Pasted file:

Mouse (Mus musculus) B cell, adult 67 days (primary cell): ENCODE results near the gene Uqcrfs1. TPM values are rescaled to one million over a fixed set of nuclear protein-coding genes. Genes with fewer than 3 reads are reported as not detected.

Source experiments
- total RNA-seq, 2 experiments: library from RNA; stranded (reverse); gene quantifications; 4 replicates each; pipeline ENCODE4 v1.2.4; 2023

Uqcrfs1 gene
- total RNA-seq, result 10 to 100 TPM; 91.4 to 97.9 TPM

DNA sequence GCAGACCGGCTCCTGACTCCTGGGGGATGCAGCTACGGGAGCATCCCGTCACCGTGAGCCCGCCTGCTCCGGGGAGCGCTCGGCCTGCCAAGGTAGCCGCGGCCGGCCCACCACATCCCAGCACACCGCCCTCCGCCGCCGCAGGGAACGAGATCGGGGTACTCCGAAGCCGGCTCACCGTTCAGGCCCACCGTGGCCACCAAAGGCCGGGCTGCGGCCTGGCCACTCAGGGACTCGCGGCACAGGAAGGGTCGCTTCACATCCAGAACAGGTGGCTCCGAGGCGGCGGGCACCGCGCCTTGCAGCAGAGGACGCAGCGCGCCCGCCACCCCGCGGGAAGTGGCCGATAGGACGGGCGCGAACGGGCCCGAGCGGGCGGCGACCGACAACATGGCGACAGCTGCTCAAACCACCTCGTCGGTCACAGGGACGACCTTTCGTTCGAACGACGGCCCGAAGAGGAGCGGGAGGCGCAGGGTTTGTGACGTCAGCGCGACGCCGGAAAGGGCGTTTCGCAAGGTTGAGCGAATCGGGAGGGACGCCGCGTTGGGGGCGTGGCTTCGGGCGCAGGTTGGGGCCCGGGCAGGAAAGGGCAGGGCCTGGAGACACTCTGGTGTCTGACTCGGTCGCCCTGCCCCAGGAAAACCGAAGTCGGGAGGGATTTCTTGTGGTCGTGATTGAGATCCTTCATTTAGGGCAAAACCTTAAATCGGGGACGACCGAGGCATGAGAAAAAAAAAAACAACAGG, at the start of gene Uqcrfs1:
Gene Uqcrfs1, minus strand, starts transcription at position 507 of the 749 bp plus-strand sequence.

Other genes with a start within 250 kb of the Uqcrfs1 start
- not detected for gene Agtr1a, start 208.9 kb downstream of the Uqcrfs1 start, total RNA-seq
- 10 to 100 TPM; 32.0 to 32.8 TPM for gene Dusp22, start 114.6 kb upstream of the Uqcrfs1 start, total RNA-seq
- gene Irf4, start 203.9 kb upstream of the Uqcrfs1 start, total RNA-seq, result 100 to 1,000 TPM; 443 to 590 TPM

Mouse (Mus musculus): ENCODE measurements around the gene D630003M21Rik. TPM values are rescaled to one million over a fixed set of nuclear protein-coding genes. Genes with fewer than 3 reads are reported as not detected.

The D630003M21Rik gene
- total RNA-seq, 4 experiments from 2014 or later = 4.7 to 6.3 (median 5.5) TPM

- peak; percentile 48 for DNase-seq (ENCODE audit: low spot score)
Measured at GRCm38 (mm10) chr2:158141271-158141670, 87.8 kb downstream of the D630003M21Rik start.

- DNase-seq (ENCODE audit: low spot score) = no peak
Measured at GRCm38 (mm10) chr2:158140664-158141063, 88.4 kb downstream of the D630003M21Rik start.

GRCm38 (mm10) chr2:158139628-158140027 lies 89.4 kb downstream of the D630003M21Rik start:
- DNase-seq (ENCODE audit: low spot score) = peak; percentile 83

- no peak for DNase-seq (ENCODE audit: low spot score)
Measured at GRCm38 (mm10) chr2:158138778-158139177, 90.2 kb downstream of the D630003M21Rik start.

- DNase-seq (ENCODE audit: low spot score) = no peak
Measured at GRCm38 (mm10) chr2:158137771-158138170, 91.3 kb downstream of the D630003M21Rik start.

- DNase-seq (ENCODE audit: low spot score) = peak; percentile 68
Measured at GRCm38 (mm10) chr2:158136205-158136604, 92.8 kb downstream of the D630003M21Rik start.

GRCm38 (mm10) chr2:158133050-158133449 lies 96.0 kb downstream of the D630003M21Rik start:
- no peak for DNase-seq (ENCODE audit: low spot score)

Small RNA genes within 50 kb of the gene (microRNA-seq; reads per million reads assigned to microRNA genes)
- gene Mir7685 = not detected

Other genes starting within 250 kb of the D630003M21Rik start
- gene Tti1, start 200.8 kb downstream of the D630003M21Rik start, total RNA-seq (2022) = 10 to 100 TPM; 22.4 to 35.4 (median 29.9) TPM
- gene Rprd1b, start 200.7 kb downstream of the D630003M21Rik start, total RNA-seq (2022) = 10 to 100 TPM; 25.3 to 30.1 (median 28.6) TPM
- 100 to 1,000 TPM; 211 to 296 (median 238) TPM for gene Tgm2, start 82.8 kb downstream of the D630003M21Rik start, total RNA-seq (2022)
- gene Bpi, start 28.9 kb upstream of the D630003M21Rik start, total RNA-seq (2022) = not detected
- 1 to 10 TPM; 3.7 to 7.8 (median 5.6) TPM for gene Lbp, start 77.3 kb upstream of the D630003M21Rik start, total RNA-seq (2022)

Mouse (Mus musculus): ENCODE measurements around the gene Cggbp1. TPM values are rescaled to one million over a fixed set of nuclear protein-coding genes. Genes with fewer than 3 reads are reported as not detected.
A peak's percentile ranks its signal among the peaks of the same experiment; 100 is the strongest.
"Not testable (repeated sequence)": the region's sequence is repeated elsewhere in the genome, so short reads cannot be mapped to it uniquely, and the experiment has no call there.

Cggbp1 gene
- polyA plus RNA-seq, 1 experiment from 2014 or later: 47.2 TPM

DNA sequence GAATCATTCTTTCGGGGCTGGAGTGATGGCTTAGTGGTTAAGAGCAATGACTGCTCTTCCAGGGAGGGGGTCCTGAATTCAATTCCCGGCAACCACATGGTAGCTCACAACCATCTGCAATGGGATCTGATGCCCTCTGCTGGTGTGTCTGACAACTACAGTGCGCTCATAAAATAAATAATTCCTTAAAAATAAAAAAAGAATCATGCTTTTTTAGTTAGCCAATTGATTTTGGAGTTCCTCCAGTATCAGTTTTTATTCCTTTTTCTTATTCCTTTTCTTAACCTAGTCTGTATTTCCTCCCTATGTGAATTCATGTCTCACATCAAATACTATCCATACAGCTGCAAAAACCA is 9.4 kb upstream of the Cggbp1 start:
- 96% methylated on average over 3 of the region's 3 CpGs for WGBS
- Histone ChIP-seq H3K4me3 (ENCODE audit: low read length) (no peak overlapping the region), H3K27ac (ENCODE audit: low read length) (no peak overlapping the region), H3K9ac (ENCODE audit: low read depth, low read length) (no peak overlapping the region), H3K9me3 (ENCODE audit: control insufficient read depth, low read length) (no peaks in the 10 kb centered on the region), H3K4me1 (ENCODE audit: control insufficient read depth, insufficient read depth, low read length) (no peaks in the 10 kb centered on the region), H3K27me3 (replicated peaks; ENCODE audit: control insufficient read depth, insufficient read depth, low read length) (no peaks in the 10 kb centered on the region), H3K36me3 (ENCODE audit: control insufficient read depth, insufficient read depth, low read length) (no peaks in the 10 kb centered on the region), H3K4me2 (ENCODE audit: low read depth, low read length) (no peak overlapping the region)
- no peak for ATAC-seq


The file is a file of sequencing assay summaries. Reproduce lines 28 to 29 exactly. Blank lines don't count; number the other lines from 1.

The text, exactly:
- no peak for DNase-seq (ENCODE audit: low spot score)

Small RNA genes within 50 kb of the gene (microRNA-seq; reads per million reads assigned to microRNA genes)